Myocardial enterovirus infection with left ventricular dysfunction: a benign disease compared with idiopathic dilated cardiomyopathy

J Am Coll Cardiol. 1995 Apr;25(5):1170-5. doi: 10.1016/0735-1097(94)00517-t.


Objectives: Endomyocardial biopsy samples from patients with idiopathic dilated cardiomyopathy were screened for the presence of enterovirus genome. Patients with enterovirus-positive samples were further studied with regard to disease course, histologic variables and response to interferon-alpha treatment.

Background: Studies of patients with idiopathic dilated cardiomyopathy have reported widely divergent clinical outcomes, suggesting that there is no unique underlying pathogenetic mechanism.

Methods: Five left ventricular endomyocardial biopsy samples were screened for the presence of the enterovirus genome by an established in situ hybridization technique in combination with a histologic, histomorphometric and immunohistologic workup. The course of the disease was then prospectively followed for up to 50 months. Virus-positive patients whose condition deteriorated were treated with interferon-alpha.

Results: Of 77 patients, 20 (26%) had enterovirus-positive and 57 (74%) enterovirus-negative biopsy samples. During a mean follow-up period of 25.8 +/- 13.7 months, 1 patient in the enterovirus-positive group and 11 in the enterovirus-negative group died. Four patients in the enterovirus-negative group underwent heart transplantation (p < 0.05). The surviving 19 enterovirus-positive patients had a decrease in mean left ventricular end-diastolic diameter from 66 to 61 mm (p < 0.05) and a mean increase in left ventricular ejection fraction from 0.35 to 0.43 (p < 0.05). In contrast, enterovirus-negative patients had no significant change in end-diastolic diameter or left ventricular ejection fraction. Four patients in the enterovirus-positive group whose condition deteriorated were treated with a 6-month course of subcutaneous interferon-alpha (3 x 10(6) U every second day). This treatment induced hemodynamic improvement in all four patients and eliminated the persistent enteroviral infection in two.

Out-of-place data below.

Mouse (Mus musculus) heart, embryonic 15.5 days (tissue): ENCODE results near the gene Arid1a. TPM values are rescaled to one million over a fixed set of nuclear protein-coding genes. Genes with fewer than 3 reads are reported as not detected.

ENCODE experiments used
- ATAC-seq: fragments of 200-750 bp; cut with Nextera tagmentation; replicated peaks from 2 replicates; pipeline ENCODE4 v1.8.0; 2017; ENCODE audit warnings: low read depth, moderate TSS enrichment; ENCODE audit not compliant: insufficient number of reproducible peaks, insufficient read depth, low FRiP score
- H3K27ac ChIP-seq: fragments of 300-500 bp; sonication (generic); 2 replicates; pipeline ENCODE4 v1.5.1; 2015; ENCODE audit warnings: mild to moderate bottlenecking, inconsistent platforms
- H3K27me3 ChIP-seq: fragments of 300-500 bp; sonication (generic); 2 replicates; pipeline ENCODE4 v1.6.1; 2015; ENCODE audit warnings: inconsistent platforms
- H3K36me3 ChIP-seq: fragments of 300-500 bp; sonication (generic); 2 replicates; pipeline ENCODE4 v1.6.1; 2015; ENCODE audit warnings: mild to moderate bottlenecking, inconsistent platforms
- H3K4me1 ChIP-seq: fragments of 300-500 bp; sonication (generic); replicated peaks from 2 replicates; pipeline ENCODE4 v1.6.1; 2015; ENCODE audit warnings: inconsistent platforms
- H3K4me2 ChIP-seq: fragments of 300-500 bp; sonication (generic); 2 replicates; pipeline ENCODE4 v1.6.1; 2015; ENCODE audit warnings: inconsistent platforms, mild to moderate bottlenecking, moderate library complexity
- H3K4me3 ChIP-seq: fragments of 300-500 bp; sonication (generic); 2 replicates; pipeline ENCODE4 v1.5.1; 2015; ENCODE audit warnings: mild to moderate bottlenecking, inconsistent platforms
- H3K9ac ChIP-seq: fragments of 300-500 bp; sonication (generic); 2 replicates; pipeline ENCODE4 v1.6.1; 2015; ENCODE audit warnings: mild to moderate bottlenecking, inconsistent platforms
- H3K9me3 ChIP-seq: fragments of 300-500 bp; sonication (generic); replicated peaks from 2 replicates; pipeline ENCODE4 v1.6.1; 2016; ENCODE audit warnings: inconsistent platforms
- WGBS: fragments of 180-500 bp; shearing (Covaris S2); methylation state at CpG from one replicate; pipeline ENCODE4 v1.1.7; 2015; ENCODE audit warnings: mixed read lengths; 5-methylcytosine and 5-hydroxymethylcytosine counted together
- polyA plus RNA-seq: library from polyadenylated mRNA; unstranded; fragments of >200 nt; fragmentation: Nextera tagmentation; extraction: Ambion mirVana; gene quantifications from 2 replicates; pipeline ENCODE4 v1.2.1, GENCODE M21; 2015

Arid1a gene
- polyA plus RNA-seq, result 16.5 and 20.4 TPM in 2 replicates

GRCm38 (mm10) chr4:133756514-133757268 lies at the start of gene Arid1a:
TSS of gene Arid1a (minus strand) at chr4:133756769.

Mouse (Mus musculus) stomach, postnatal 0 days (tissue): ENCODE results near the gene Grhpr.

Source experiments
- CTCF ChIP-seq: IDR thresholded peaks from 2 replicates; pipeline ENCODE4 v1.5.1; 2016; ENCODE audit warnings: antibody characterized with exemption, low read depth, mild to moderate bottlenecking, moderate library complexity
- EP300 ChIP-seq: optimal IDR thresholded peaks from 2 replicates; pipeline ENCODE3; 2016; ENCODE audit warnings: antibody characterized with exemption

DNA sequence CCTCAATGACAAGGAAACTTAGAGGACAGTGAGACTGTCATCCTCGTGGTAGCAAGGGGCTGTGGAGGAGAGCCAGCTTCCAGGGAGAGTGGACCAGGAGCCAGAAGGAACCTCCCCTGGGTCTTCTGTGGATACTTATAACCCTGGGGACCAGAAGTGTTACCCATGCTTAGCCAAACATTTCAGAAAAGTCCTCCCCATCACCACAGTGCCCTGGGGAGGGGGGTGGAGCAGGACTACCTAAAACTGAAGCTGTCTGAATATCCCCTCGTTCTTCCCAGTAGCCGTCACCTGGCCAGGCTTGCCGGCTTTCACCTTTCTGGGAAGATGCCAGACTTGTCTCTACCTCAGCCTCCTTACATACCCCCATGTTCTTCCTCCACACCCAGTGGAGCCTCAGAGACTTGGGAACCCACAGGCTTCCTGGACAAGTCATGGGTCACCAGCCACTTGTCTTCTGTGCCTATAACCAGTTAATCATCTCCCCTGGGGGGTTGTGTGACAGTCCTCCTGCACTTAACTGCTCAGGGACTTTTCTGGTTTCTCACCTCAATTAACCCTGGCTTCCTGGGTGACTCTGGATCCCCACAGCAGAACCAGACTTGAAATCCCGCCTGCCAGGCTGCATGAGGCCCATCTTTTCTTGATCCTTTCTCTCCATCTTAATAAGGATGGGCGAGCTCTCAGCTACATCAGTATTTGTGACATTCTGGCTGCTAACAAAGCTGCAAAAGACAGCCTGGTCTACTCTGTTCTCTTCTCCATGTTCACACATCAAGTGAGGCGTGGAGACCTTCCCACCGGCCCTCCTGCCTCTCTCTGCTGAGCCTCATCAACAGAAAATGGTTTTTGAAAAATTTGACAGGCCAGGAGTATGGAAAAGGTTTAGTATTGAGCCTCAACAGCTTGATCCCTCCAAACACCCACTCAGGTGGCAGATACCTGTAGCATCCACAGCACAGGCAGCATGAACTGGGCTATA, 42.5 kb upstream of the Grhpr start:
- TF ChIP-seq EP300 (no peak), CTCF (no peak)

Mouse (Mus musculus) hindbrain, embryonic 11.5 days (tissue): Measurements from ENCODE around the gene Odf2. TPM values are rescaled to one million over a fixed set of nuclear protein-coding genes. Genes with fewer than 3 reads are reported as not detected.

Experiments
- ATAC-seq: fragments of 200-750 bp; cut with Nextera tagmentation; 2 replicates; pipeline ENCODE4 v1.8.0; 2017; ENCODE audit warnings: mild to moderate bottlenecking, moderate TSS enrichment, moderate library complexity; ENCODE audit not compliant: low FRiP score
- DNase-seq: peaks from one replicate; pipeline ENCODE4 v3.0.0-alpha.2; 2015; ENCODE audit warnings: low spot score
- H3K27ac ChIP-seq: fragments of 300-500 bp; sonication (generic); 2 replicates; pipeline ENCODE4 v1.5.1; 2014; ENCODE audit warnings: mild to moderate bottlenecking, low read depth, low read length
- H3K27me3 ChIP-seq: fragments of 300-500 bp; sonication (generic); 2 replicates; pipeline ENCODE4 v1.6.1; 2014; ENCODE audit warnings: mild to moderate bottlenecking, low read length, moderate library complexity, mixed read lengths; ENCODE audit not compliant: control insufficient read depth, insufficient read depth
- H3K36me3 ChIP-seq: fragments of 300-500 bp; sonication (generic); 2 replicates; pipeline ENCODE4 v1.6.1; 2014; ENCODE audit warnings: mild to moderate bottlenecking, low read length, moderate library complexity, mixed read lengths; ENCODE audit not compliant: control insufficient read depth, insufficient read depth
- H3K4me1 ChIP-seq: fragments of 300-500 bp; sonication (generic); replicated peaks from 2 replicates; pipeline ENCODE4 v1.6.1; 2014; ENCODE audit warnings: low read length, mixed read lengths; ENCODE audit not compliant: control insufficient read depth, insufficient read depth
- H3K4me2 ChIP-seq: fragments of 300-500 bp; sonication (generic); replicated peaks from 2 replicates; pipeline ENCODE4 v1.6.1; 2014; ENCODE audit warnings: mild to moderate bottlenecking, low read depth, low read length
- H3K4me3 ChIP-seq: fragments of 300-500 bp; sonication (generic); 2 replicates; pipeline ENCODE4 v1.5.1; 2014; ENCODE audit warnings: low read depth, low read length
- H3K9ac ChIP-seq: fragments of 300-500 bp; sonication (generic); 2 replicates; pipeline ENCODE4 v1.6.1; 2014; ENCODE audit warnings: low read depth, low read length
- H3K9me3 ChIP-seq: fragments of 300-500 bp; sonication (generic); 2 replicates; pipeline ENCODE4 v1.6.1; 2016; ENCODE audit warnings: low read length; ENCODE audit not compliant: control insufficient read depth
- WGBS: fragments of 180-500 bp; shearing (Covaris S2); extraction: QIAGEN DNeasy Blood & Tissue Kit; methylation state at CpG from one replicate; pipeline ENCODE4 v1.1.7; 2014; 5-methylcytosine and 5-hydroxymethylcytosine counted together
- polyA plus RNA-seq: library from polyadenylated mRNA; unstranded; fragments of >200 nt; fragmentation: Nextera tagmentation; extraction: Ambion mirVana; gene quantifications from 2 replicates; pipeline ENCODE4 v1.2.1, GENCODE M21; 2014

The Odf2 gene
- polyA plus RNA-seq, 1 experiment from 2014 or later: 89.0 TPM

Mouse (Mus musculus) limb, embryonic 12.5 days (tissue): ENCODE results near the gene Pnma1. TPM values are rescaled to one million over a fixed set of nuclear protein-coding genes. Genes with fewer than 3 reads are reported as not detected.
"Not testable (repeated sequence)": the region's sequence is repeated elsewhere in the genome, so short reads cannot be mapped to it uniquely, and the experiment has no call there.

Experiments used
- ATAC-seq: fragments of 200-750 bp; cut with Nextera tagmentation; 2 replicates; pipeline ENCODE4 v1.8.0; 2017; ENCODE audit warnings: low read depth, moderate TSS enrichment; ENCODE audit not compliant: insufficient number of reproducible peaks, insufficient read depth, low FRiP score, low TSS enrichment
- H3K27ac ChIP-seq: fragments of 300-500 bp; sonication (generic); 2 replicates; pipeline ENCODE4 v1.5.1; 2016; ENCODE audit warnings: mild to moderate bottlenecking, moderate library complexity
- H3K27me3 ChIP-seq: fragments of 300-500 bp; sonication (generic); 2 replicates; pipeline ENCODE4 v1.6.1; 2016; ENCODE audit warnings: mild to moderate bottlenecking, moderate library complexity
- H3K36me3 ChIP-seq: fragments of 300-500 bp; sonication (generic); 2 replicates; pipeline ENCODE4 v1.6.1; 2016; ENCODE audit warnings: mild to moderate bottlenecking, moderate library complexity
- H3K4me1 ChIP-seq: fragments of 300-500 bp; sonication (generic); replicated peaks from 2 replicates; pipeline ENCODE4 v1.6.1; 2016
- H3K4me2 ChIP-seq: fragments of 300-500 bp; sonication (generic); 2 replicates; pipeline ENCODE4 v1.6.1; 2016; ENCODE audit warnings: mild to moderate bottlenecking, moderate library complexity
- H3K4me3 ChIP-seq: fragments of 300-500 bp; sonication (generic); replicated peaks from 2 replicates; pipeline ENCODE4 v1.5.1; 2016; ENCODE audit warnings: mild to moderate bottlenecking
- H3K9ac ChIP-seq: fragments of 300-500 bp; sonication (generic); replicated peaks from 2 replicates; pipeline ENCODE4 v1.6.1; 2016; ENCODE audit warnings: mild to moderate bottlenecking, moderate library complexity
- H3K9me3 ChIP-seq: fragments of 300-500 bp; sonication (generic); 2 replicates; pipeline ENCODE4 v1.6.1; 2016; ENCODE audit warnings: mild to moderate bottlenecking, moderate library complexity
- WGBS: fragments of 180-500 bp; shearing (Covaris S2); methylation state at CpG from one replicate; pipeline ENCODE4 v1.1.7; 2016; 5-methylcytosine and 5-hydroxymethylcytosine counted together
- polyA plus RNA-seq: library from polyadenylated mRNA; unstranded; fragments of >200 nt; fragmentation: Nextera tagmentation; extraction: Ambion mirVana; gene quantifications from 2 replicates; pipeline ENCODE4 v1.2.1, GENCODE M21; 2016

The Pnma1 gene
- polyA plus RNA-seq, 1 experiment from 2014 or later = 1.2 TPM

Conclusions: Enterovirus-positive patients have a better heart transplantation-free survival rate and hemodynamic course, with fewer histologic changes, than do enterovirus-negative patients. In addition, enterovirus-positive patients respond favorably to interferon-alpha treatment. These observations indicate that myocardial enteroviral infection with associated left ventricular dysfunction is a distinct disease entity with a benign course.

Publication types

  • Clinical Trial
  • Comparative Study

MeSH terms

  • Cardiac Catheterization
  • Cardiomyopathy, Dilated / pathology
  • Cardiomyopathy, Dilated / therapy
  • Cardiomyopathy, Dilated / virology*
  • Endocardium / pathology
  • Endocardium / virology
  • Enterovirus Infections / pathology*
  • Enterovirus Infections / therapy
  • Female
  • Follow-Up Studies
  • Genome, Viral
  • Heart / virology
  • Humans
  • In Situ Hybridization
  • Interferon alpha-2
  • Interferon-alpha / therapeutic use
  • Longitudinal Studies
  • Male
  • Middle Aged
  • Myocarditis / pathology
  • Myocarditis / therapy
  • Myocarditis / virology*
  • Myocardium / pathology
  • Recombinant Proteins
  • Time Factors
  • Ventricular Dysfunction, Left / pathology
  • Ventricular Dysfunction, Left / therapy
  • Ventricular Dysfunction, Left / virology*


  • Interferon alpha-2
  • Interferon-alpha
  • Recombinant Proteins